“What’s really unique about the way we’re doing the research is we want the birds to have a voice in the project,” Christensen said. “So, we’re letting them tell us what kinds of things are important for them. Rather than just giving them something and saying, ‘there you go,’ we’re really trying to get them to tell us what’s important to them, what they’ll react with, and make that environment more meaningful for them.”
As time goes on, the research farm will delve into other trials. Christensen mentioned “asking the birds” about density and other welfare issues. But the research farm is a long-game proposition. The trials and subsequent data need the time necessary to ensure reliability.
“It takes several iterations of each one of these projects in order to get the confidence that the answers we get are repeatable,” Christensen said. “So, the projects we’re working on, we will be working on them for extended periods of time. The lighting and enrichment project we’re on right now with the US Poultry & Egg grant is a two-year project. After that, we have some other things in mind. Looking again at continuing with enrichments, and then possibly density.”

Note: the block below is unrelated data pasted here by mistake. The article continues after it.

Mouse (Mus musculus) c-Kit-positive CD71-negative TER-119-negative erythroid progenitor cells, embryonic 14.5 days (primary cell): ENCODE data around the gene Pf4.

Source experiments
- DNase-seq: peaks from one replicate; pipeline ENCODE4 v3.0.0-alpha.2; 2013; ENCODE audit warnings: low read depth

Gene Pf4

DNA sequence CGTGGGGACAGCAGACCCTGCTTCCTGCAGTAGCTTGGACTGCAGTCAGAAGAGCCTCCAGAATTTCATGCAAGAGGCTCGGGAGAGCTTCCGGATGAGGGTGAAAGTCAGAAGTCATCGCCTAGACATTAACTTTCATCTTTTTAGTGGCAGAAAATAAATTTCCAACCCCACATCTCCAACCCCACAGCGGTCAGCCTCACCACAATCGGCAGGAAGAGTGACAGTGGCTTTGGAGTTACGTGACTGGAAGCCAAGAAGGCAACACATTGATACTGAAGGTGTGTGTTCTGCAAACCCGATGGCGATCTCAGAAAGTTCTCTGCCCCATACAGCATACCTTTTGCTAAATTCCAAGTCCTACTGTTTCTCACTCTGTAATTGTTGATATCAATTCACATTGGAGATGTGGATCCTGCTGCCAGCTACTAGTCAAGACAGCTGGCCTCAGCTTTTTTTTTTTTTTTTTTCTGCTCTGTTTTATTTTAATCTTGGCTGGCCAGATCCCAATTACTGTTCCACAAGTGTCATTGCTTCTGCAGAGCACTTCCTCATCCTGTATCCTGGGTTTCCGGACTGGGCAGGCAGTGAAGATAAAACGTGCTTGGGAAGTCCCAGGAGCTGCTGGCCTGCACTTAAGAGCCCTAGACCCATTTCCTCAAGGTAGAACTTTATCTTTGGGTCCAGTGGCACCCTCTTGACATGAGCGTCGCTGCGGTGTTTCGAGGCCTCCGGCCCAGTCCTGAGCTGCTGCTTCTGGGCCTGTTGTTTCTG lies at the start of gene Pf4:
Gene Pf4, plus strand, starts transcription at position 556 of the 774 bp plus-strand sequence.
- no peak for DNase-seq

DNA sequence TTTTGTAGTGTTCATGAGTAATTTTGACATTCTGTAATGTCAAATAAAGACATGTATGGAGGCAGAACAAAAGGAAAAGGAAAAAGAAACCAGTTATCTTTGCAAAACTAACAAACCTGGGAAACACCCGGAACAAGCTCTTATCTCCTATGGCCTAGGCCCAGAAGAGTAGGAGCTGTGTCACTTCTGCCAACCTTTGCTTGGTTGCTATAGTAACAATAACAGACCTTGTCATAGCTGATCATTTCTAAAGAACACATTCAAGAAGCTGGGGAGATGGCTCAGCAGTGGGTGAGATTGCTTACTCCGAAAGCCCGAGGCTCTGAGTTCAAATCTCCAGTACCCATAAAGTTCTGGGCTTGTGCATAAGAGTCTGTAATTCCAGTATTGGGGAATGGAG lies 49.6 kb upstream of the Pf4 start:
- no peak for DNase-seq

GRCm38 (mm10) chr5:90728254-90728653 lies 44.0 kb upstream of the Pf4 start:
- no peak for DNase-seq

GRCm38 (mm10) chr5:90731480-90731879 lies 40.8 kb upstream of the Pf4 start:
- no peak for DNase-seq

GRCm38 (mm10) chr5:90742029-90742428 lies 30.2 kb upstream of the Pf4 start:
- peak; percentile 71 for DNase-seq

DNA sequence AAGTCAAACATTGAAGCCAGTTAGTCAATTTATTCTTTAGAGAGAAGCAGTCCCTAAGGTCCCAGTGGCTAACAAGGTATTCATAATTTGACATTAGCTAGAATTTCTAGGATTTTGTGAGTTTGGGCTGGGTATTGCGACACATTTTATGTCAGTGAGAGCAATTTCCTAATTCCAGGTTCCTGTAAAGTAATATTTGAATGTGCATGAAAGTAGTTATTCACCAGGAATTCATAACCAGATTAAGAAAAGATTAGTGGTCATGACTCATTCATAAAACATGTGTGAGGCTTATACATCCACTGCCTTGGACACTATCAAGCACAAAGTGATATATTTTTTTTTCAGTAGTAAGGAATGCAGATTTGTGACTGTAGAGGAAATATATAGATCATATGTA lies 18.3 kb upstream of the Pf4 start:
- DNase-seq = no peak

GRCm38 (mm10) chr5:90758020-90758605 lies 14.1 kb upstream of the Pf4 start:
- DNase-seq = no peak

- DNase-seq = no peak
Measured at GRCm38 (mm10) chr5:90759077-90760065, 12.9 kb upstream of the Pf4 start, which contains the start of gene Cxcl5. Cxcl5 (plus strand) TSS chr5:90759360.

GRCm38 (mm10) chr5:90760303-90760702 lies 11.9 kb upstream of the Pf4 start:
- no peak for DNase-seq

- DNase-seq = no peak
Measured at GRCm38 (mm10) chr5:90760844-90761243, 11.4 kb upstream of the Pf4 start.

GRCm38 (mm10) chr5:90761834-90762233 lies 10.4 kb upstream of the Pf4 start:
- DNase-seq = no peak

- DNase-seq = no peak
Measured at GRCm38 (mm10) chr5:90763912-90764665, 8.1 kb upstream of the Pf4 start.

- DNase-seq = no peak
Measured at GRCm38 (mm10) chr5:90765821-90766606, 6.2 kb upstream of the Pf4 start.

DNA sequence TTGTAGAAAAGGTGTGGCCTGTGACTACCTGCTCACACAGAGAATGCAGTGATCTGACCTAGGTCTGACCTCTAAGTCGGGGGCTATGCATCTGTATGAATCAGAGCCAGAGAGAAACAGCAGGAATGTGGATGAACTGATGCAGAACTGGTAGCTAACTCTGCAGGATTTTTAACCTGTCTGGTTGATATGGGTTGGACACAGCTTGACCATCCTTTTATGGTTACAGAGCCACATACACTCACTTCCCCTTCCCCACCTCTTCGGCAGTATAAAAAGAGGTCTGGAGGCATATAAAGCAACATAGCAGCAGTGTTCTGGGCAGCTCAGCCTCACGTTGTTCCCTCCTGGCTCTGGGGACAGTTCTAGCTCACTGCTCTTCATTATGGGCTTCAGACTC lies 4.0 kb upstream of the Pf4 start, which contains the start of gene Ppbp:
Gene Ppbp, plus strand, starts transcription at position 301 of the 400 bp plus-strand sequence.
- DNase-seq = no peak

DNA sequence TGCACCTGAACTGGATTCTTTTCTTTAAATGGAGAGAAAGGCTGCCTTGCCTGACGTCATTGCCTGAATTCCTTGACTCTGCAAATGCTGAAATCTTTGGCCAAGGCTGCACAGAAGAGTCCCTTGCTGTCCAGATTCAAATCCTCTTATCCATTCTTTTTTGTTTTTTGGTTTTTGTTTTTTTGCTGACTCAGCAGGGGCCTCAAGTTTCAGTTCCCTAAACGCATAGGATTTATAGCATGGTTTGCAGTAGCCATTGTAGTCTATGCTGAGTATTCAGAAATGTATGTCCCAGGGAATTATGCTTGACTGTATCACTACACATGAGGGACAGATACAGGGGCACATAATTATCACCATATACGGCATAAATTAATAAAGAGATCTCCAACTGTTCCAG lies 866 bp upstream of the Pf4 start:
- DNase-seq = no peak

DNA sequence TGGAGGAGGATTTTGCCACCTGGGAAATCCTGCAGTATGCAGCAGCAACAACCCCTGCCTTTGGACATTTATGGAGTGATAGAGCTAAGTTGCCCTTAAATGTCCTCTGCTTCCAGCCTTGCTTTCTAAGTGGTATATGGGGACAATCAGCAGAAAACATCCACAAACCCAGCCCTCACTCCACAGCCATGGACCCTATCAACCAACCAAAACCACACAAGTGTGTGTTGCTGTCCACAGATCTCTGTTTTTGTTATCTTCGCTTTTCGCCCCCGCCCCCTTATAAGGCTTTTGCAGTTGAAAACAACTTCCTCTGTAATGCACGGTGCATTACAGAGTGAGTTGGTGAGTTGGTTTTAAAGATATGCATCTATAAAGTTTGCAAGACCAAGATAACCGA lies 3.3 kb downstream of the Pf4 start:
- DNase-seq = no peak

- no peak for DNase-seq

Aside from the research trials and data collection, birds on the broiler research farm live, progress and serve the same ultimate purpose that birds on any other production facility do. The birds come from one of Tyson’s hatcheries and go to the research farm instead of a commercial grower’s farm.
“They’re on the placement list just like any of those going to our family farmers,” Christensen said. “We’re scheduled to receive those same chicks that would potentially go to any of our growers.”